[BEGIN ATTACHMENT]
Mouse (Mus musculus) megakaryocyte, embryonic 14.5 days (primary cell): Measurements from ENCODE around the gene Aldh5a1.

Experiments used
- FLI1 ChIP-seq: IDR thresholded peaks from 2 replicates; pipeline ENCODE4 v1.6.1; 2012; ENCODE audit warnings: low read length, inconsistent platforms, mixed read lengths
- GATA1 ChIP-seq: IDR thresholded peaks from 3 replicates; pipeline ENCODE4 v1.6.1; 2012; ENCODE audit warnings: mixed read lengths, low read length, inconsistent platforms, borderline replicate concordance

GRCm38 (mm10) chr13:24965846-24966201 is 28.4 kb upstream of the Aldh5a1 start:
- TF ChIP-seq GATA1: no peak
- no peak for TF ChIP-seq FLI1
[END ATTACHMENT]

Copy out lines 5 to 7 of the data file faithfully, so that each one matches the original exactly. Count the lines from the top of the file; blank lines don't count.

GRCm38 (mm10) chr13:24965846-24966201 is 28.4 kb upstream of the Aldh5a1 start:
- TF ChIP-seq GATA1: no peak
- no peak for TF ChIP-seq FLI1